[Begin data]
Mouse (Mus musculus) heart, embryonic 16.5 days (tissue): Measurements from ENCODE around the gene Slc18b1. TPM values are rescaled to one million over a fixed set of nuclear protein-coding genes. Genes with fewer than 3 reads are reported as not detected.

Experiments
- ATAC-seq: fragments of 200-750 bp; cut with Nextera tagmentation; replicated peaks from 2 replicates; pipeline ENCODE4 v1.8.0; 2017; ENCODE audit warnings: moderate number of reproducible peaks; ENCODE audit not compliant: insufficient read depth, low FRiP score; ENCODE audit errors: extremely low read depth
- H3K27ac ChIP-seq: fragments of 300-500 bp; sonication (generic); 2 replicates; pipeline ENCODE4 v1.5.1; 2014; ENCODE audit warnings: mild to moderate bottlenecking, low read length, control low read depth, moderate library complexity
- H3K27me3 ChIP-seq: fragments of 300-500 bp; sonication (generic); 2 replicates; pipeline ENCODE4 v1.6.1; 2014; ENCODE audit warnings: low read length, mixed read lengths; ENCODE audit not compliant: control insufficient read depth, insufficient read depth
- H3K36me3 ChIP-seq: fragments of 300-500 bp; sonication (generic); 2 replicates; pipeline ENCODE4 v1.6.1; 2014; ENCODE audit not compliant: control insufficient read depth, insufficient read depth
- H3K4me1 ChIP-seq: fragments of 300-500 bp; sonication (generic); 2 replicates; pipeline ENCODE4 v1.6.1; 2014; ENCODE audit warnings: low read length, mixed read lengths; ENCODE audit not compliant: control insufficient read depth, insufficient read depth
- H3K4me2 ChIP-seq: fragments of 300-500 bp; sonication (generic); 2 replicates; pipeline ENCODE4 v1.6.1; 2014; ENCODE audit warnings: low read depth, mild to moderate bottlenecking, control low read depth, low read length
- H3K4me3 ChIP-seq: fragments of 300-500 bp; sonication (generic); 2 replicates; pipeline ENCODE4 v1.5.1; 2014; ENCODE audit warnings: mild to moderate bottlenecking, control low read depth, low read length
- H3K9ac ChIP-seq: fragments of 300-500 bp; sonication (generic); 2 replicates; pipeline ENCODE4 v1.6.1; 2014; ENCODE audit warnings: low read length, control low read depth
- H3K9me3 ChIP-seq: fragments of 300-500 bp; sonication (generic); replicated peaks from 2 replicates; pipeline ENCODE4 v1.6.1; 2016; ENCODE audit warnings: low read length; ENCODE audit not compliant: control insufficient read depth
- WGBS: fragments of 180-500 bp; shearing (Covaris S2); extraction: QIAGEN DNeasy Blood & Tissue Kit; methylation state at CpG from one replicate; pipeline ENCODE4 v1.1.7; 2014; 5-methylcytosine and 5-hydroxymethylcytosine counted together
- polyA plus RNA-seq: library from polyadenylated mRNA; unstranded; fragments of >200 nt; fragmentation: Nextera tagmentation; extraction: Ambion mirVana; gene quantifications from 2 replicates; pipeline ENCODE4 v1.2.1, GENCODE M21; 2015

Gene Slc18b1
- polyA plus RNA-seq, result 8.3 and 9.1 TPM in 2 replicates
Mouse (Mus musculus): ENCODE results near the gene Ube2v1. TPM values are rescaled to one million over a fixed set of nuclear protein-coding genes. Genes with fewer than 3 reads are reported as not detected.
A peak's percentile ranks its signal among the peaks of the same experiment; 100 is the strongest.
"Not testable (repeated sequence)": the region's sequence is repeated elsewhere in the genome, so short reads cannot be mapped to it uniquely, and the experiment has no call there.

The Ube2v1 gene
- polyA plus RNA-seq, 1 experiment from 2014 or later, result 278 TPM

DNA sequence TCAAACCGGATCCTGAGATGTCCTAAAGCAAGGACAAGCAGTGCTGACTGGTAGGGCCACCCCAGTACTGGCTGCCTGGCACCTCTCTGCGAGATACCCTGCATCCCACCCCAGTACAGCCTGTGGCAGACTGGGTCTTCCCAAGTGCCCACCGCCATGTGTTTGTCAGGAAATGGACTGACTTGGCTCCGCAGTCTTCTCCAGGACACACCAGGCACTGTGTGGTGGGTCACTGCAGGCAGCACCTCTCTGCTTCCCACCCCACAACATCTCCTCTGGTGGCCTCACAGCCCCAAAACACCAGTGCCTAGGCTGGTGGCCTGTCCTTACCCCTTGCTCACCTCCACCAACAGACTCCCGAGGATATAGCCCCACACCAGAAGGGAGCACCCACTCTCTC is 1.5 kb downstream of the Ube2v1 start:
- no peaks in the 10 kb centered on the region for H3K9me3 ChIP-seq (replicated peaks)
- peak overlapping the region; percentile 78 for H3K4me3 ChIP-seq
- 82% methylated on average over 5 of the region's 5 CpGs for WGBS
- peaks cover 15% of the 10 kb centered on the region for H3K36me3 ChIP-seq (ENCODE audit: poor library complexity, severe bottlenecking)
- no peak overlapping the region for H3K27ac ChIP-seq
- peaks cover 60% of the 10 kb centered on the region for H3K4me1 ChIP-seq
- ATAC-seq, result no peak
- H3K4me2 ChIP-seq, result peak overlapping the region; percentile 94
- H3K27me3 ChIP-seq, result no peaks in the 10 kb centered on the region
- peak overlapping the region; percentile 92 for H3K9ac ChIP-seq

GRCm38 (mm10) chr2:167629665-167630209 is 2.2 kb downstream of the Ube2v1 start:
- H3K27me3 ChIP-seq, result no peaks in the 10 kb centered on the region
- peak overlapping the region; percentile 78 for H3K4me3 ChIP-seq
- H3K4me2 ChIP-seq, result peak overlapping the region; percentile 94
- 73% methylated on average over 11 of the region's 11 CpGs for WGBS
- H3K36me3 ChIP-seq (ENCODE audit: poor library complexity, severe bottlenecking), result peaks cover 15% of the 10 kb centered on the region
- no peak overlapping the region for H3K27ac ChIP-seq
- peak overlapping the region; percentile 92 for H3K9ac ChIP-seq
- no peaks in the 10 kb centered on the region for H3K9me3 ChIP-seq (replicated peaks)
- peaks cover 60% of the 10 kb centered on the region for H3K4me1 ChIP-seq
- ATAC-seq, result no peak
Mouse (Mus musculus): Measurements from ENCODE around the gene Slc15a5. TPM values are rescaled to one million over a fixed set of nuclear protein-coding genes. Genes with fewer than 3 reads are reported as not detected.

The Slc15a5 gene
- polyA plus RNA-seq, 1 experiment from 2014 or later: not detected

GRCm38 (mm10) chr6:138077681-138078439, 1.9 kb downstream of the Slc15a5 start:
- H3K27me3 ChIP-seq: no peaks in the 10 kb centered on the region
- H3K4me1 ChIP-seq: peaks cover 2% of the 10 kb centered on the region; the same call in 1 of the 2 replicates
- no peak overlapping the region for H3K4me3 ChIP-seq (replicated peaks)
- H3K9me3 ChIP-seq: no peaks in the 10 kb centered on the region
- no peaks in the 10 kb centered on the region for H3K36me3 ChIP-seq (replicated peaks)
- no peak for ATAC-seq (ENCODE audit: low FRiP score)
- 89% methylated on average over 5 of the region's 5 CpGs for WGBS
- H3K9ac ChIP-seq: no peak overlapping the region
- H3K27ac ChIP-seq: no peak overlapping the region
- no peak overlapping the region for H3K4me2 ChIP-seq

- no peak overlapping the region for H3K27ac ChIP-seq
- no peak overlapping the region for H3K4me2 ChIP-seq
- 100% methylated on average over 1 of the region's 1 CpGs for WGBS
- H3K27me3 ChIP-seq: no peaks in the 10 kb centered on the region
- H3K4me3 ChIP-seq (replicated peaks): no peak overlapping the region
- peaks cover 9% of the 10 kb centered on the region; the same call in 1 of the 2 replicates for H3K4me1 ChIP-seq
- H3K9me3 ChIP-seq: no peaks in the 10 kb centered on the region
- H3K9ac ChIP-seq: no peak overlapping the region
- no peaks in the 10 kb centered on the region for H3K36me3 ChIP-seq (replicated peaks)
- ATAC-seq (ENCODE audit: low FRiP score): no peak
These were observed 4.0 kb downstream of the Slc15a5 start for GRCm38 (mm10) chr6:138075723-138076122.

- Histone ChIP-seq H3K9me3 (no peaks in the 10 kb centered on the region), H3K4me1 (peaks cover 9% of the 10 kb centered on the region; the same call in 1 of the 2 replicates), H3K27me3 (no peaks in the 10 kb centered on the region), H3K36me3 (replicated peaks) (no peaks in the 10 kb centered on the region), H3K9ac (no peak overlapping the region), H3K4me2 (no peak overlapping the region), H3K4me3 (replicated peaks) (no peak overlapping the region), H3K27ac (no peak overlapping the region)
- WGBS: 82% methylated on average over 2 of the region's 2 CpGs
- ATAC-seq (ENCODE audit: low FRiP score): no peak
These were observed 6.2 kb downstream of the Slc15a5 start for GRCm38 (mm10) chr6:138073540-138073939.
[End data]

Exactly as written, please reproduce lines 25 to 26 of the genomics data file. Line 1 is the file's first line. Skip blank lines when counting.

- peaks cover 15% of the 10 kb centered on the region for H3K36me3 ChIP-seq (ENCODE audit: poor library complexity, severe bottlenecking)
- no peak overlapping the region for H3K27ac ChIP-seq